Letting the Light In

There is a crack in everything. That’s how the light gets in.

Leonard Cohen

We know many organizations have been feeling overwhelmed by the seeming endless news rolling in: the now obvious shifts in the US, the abandonment of Indigenous women in Val d’Or, the drastic cuts to welfare at the same time as a budgetary surplus is announced, the approval of the Kinder-Morgan pipeline. Many of us are also watching as Indigenous people, holding the front lines of change in Standing Rock and elsewhere, are met with extreme resistance and force. The road ahead seems long, and we are challenged to rise to the occasion amidst our existing work, deadlines, and the end of the year approaching.

Community workers and activists have many good reasons to be tired, angry and discouraged.

As this long and challenging year comes to a close, we have found nourishment and guidance in turning to the words of others to remind us about our purpose– and how to move with that purpose without exhausting ourselves. In The Activists Handbook: A Step-by-Step Guide to Participatory Democracy, Aidan Ricketts reminds us that it’s important  to be realistic about the task ahead, positive but also forgiving of oneself“.

To do this work, Ricketts describes what he calls the spirituality of activism:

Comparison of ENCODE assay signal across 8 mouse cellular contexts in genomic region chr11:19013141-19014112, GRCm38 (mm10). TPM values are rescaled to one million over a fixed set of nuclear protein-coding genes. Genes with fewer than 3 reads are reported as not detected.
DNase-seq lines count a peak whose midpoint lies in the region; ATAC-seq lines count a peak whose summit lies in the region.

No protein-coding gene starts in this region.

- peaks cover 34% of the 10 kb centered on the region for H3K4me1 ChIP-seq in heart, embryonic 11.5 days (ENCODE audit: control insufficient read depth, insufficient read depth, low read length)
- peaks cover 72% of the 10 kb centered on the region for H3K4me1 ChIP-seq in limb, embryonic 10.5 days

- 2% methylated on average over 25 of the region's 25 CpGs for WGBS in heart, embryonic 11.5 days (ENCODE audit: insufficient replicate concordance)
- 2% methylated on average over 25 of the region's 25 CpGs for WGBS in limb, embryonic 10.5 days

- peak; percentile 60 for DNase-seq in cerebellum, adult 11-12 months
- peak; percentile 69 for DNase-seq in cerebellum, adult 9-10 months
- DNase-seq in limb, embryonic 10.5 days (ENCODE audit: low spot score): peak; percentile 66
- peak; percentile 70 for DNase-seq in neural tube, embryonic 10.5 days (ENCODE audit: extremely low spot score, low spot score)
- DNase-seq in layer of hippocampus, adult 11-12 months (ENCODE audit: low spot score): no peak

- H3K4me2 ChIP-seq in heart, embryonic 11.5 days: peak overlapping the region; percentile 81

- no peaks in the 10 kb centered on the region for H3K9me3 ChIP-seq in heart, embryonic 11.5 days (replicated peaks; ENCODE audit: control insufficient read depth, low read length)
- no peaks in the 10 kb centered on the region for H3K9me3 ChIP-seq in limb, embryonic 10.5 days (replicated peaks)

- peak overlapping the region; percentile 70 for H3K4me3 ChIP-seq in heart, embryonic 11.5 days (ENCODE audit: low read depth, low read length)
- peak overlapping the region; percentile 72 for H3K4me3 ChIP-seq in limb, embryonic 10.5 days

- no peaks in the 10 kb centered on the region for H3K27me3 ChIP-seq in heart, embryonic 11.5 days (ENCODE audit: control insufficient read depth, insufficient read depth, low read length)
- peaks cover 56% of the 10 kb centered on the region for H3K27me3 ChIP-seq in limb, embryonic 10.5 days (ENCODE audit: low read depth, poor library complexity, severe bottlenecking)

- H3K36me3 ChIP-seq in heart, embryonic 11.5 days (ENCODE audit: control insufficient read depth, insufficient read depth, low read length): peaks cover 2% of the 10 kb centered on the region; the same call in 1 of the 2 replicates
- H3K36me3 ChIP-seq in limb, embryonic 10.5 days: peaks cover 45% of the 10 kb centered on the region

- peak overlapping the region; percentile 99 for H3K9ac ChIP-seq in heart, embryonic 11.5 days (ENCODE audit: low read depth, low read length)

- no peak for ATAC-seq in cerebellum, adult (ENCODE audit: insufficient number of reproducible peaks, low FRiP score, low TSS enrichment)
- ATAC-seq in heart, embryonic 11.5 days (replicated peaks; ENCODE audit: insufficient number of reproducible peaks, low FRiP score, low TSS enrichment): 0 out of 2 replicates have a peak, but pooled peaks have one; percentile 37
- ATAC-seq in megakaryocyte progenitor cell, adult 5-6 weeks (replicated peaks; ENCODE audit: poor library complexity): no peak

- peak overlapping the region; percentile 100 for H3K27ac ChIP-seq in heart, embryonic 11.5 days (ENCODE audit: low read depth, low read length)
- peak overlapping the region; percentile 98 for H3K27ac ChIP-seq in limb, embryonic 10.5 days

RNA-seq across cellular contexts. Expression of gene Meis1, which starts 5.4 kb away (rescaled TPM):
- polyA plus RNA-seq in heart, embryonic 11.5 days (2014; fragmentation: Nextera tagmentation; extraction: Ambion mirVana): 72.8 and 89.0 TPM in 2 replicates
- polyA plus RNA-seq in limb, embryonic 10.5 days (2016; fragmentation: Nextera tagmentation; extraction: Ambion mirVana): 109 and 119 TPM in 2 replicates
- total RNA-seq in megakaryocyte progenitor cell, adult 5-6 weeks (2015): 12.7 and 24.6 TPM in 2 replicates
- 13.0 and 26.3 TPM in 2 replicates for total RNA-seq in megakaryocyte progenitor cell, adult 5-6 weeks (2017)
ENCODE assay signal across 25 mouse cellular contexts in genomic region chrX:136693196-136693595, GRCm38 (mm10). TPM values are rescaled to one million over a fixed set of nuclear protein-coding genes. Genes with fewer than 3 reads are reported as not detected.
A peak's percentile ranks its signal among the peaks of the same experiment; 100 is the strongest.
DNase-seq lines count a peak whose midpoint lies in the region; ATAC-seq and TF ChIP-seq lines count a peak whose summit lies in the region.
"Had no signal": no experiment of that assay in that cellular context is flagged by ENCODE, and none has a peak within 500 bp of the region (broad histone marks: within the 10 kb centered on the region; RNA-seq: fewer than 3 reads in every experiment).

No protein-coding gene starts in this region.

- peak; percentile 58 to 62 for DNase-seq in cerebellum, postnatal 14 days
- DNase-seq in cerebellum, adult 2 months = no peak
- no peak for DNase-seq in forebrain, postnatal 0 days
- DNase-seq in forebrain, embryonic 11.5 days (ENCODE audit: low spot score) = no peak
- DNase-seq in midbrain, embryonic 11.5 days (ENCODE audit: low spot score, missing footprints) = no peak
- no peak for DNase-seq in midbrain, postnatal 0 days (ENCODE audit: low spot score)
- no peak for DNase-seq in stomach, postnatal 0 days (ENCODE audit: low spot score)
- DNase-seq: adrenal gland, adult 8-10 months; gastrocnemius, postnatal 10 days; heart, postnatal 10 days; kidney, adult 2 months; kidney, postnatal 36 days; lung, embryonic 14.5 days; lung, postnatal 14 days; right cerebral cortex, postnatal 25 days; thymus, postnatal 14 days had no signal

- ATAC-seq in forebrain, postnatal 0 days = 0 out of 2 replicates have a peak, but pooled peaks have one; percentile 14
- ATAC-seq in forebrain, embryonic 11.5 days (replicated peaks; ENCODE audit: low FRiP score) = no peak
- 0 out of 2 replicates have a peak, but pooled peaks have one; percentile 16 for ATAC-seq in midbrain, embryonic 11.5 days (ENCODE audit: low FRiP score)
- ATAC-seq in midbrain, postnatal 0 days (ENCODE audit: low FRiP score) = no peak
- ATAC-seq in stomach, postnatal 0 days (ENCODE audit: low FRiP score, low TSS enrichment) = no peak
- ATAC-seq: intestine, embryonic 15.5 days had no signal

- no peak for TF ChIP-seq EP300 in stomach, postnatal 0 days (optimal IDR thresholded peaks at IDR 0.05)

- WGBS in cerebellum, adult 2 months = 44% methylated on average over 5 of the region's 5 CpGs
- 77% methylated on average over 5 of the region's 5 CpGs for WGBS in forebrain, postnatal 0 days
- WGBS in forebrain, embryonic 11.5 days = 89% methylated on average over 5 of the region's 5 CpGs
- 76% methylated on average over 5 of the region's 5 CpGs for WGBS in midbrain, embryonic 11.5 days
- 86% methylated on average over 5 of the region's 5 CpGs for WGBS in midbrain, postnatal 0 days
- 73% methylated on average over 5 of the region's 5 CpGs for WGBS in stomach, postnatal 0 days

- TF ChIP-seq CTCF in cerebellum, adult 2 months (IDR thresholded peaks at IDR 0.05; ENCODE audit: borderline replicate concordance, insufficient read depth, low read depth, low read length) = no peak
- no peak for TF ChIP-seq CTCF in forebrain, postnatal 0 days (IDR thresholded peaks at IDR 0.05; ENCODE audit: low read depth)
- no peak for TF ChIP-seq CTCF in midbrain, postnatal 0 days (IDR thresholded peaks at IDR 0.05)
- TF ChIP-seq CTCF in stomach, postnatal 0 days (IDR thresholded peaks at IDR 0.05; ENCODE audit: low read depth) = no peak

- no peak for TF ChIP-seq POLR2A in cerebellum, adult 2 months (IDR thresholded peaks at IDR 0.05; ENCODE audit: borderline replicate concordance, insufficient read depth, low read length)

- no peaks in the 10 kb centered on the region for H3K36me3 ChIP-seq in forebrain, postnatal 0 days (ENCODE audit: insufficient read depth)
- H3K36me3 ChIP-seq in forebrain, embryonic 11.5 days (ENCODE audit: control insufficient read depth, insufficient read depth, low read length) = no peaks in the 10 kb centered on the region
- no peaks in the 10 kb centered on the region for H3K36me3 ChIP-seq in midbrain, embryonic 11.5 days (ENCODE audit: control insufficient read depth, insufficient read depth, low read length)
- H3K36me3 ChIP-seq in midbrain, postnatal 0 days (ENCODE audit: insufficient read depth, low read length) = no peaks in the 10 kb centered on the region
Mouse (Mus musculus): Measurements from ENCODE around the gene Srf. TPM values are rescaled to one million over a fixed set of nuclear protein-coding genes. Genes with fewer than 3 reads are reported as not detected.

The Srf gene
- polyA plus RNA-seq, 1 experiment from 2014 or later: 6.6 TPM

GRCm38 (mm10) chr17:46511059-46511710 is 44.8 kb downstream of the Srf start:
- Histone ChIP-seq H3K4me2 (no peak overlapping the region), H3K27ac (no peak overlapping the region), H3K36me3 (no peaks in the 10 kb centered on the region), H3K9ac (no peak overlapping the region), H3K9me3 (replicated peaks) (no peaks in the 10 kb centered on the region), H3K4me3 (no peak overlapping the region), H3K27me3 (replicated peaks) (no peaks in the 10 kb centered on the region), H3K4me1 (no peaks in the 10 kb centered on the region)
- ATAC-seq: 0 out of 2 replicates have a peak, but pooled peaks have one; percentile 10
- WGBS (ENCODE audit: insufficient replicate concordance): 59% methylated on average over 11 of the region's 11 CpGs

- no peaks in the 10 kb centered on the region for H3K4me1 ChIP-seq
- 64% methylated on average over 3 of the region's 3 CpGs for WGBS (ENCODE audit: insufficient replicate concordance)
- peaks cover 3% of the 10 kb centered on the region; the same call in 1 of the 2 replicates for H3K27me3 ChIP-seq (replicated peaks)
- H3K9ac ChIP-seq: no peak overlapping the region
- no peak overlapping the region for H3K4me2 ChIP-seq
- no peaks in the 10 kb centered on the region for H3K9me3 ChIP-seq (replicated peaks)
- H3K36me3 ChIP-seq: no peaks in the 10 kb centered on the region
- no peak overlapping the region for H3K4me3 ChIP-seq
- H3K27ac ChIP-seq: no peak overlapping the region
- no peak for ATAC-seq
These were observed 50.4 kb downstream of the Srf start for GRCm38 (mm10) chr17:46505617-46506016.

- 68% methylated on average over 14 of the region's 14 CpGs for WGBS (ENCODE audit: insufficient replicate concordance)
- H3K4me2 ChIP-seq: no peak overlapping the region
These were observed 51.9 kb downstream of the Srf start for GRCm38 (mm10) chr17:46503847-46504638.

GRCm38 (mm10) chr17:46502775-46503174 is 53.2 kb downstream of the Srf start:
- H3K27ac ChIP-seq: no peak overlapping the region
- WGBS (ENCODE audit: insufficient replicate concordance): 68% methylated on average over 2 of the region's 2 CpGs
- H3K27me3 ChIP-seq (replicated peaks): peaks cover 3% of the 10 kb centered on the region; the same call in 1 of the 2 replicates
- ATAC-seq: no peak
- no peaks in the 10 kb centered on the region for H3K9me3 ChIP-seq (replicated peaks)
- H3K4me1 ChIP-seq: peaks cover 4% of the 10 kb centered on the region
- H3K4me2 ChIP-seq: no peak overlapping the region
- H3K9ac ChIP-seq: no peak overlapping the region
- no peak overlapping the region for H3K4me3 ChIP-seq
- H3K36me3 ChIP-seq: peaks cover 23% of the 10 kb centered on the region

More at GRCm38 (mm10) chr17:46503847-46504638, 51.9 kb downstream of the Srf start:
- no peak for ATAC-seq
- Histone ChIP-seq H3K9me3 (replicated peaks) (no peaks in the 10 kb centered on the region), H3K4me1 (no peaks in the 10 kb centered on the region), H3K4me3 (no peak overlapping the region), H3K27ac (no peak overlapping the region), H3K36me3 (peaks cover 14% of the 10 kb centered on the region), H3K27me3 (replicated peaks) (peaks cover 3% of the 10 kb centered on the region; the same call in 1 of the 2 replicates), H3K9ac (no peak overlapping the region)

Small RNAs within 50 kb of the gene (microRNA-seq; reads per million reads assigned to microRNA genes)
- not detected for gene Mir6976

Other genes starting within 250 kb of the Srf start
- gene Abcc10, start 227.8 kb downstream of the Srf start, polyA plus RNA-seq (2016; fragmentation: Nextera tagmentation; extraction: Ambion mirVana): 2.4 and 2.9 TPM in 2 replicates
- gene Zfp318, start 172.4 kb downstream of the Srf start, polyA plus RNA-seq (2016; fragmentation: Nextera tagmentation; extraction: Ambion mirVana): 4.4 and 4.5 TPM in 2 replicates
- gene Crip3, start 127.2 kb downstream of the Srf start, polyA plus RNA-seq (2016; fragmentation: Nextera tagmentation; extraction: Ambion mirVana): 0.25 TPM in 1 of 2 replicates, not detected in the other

We need to be able to see ourselves as small, but yet as capable of choice, agency and effect…We need to have the humility to accept the diversity of the world and its people, yet to be sure enough of our position to pursue our goal with dignity and persistence. Above all we need to understand that we are a natural, valid and relevant part of the universe, just as we are, that we have nothing to prove” 

For Ricketts, this “spirituality of activism” lives concretely in the way our organizations are structured and the ways we work with people in our movements. He asks us: how can we build organizations that empower people, that build networks and strength between groups of people, and that deal with dissent and conflict in affirming ways? As we move into 2017, these questions seem especially pertinent: how can we build power together, in ways that give us strength and capacity?

We have also been reflecting on the words of the late, great, Montrealer Leonard Cohen. As this year comes to a close, and we are awakened to the way that power is working around us, we wonder: how can we take Ricketts’ reminder that we are small, but capable of effect, and Cohen’s words, together? How can we find the crack we can work from, in order to let the light in?

We hope that you can spend whatever holiday time you have spending time with people who feed your soul, laughing, connecting with the natural world, and finding moments to be quiet and alone. Together, we can be ready for the New Year and the challenges it will bring. Wishing everyone a well deserved holiday time,

– Frances, on behalf of the COCo team